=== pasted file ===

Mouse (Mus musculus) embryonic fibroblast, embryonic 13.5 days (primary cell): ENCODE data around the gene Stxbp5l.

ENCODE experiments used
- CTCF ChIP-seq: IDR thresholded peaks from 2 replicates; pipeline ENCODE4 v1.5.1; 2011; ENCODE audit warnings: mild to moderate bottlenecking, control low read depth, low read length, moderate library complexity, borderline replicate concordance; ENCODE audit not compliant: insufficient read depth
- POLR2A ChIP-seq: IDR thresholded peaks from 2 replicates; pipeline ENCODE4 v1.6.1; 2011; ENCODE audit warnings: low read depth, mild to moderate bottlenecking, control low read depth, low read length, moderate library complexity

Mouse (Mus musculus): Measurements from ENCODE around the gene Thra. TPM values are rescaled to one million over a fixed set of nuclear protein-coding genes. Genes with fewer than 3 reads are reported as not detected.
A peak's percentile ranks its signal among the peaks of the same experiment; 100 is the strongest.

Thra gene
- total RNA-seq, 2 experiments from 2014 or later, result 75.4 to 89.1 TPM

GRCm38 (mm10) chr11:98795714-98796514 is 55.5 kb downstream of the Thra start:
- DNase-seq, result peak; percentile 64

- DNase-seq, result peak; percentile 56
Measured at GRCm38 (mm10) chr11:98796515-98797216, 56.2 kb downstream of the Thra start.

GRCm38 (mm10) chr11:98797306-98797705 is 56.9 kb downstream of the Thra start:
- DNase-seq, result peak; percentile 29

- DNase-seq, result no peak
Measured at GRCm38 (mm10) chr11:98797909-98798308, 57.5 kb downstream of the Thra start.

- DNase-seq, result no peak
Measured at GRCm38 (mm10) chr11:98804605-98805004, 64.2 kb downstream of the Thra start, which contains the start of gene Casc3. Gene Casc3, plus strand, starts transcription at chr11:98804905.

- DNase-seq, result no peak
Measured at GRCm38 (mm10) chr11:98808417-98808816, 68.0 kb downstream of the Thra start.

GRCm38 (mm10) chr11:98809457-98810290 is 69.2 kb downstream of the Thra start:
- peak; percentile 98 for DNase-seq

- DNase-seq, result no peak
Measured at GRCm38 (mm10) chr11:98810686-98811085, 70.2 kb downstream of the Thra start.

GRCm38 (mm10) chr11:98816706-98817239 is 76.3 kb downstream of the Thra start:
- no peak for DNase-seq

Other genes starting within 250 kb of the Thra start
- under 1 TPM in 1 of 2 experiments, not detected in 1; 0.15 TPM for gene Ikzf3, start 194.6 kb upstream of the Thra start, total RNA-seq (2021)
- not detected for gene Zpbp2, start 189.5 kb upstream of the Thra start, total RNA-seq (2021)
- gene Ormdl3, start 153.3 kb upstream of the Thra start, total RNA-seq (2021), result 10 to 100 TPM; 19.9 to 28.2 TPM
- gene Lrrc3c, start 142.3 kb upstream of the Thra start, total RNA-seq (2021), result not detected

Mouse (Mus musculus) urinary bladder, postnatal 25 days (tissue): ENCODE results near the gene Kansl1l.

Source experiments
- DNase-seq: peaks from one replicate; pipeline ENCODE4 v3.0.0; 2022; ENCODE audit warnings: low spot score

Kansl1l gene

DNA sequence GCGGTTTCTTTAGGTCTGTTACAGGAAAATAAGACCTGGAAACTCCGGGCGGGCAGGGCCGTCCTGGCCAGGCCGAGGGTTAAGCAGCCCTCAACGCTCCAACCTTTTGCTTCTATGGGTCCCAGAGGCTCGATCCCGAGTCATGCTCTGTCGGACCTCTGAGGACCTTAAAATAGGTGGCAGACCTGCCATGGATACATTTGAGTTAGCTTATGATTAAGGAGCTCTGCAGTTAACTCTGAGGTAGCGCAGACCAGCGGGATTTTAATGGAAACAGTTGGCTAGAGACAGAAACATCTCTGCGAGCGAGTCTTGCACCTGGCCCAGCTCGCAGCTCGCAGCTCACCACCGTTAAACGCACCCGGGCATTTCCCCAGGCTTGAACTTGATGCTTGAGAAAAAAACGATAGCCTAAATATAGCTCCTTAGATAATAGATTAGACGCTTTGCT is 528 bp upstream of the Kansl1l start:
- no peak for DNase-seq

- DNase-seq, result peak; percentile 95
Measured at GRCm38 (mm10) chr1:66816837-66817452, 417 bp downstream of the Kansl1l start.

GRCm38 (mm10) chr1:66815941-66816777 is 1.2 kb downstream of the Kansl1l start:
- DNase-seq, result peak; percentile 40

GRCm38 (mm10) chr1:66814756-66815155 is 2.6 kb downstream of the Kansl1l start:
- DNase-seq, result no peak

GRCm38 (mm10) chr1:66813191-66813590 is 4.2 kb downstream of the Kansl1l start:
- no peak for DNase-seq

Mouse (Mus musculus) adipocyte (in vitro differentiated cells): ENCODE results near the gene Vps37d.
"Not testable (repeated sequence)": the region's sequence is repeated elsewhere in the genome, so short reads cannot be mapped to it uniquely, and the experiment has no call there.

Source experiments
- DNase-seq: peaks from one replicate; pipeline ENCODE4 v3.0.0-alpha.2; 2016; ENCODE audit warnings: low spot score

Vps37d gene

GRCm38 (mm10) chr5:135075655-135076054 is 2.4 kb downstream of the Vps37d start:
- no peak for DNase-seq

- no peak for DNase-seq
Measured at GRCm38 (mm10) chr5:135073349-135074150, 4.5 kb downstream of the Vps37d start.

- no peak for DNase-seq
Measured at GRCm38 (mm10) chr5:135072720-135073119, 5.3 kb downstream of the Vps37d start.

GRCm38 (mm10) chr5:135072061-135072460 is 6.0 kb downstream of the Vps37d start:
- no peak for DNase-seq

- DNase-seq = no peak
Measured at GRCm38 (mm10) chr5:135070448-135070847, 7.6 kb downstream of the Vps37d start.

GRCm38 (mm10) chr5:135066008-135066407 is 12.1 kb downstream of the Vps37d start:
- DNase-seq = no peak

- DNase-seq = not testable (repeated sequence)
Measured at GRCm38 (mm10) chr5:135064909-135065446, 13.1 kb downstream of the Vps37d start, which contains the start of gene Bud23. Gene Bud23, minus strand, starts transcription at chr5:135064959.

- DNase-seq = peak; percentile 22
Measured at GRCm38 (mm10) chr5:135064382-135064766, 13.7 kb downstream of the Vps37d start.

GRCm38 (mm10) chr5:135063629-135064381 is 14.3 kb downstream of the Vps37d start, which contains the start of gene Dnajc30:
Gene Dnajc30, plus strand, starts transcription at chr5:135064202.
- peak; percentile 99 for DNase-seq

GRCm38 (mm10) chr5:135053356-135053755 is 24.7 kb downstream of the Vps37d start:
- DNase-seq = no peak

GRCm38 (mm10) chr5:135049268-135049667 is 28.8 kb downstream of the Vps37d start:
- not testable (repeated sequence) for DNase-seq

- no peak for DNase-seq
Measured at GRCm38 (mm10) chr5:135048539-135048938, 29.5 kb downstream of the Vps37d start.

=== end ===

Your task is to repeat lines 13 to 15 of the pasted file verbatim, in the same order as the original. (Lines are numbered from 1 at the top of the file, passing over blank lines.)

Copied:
GRCm38 (mm10) chr11:98797306-98797705 is 56.9 kb downstream of the Thra start:
- DNase-seq, result peak; percentile 29

- DNase-seq, result no peak